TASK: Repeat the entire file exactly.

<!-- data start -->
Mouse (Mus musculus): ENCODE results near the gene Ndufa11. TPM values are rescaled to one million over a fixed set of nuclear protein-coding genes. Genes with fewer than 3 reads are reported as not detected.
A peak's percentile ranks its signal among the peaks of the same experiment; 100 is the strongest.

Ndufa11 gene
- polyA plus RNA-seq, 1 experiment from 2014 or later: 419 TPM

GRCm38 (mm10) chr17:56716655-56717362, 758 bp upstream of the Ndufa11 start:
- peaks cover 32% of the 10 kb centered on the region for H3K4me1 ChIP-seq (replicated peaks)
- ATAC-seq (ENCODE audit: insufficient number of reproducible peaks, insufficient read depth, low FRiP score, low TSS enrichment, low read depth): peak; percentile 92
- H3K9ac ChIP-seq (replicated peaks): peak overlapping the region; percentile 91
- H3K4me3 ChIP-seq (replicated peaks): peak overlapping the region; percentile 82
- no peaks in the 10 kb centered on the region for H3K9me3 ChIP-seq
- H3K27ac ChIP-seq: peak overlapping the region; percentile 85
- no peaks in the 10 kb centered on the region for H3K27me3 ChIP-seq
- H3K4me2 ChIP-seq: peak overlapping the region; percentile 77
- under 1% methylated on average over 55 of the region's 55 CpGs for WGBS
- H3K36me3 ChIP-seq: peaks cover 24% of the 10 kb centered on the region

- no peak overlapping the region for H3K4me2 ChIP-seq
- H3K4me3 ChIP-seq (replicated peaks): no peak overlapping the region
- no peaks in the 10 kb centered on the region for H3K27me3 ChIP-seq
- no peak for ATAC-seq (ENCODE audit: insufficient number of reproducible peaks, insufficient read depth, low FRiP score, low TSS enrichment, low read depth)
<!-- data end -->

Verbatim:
Mouse (Mus musculus): ENCODE results near the gene Ndufa11. TPM values are rescaled to one million over a fixed set of nuclear protein-coding genes. Genes with fewer than 3 reads are reported as not detected.
A peak's percentile ranks its signal among the peaks of the same experiment; 100 is the strongest.

Ndufa11 gene
- polyA plus RNA-seq, 1 experiment from 2014 or later: 419 TPM

GRCm38 (mm10) chr17:56716655-56717362, 758 bp upstream of the Ndufa11 start:
- peaks cover 32% of the 10 kb centered on the region for H3K4me1 ChIP-seq (replicated peaks)
- ATAC-seq (ENCODE audit: insufficient number of reproducible peaks, insufficient read depth, low FRiP score, low TSS enrichment, low read depth): peak; percentile 92
- H3K9ac ChIP-seq (replicated peaks): peak overlapping the region; percentile 91
- H3K4me3 ChIP-seq (replicated peaks): peak overlapping the region; percentile 82
- no peaks in the 10 kb centered on the region for H3K9me3 ChIP-seq
- H3K27ac ChIP-seq: peak overlapping the region; percentile 85
- no peaks in the 10 kb centered on the region for H3K27me3 ChIP-seq
- H3K4me2 ChIP-seq: peak overlapping the region; percentile 77
- under 1% methylated on average over 55 of the region's 55 CpGs for WGBS
- H3K36me3 ChIP-seq: peaks cover 24% of the 10 kb centered on the region

- no peak overlapping the region for H3K4me2 ChIP-seq
- H3K4me3 ChIP-seq (replicated peaks): no peak overlapping the region
- no peaks in the 10 kb centered on the region for H3K27me3 ChIP-seq
- no peak for ATAC-seq (ENCODE audit: insufficient number of reproducible peaks, insufficient read depth, low FRiP score, low TSS enrichment, low read depth)